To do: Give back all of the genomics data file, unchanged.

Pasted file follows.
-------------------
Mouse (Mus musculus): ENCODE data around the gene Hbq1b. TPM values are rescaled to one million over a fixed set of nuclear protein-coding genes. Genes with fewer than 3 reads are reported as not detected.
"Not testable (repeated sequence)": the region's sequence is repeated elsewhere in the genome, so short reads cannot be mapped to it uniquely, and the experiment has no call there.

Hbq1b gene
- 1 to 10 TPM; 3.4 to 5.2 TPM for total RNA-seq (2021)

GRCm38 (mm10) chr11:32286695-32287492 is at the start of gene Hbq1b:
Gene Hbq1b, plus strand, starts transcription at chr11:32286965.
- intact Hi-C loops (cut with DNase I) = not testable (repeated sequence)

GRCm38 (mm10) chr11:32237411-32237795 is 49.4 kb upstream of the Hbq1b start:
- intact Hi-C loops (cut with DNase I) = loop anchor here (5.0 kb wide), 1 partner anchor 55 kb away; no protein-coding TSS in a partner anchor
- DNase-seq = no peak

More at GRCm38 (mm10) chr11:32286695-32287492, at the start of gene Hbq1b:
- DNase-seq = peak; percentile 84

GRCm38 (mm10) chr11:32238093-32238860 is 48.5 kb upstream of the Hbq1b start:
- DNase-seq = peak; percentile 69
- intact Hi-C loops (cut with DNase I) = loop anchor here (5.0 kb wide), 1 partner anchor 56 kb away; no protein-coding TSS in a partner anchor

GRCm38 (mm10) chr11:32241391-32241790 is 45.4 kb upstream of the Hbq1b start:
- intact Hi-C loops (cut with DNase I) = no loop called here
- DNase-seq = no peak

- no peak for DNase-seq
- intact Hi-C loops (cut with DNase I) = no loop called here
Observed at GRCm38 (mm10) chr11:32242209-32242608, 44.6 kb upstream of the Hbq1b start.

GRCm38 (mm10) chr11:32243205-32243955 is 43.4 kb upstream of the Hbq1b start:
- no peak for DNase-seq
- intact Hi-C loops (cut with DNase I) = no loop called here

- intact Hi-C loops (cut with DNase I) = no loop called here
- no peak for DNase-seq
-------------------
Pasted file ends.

Mouse (Mus musculus): ENCODE data around the gene Hbq1b. TPM values are rescaled to one million over a fixed set of nuclear protein-coding genes. Genes with fewer than 3 reads are reported as not detected.
"Not testable (repeated sequence)": the region's sequence is repeated elsewhere in the genome, so short reads cannot be mapped to it uniquely, and the experiment has no call there.

Hbq1b gene
- 1 to 10 TPM; 3.4 to 5.2 TPM for total RNA-seq (2021)

GRCm38 (mm10) chr11:32286695-32287492 is at the start of gene Hbq1b:
Gene Hbq1b, plus strand, starts transcription at chr11:32286965.
- intact Hi-C loops (cut with DNase I) = not testable (repeated sequence)

GRCm38 (mm10) chr11:32237411-32237795 is 49.4 kb upstream of the Hbq1b start:
- intact Hi-C loops (cut with DNase I) = loop anchor here (5.0 kb wide), 1 partner anchor 55 kb away; no protein-coding TSS in a partner anchor
- DNase-seq = no peak

More at GRCm38 (mm10) chr11:32286695-32287492, at the start of gene Hbq1b:
- DNase-seq = peak; percentile 84

GRCm38 (mm10) chr11:32238093-32238860 is 48.5 kb upstream of the Hbq1b start:
- DNase-seq = peak; percentile 69
- intact Hi-C loops (cut with DNase I) = loop anchor here (5.0 kb wide), 1 partner anchor 56 kb away; no protein-coding TSS in a partner anchor

GRCm38 (mm10) chr11:32241391-32241790 is 45.4 kb upstream of the Hbq1b start:
- intact Hi-C loops (cut with DNase I) = no loop called here
- DNase-seq = no peak

- no peak for DNase-seq
- intact Hi-C loops (cut with DNase I) = no loop called here
Observed at GRCm38 (mm10) chr11:32242209-32242608, 44.6 kb upstream of the Hbq1b start.

GRCm38 (mm10) chr11:32243205-32243955 is 43.4 kb upstream of the Hbq1b start:
- no peak for DNase-seq
- intact Hi-C loops (cut with DNase I) = no loop called here

- intact Hi-C loops (cut with DNase I) = no loop called here
- no peak for DNase-seq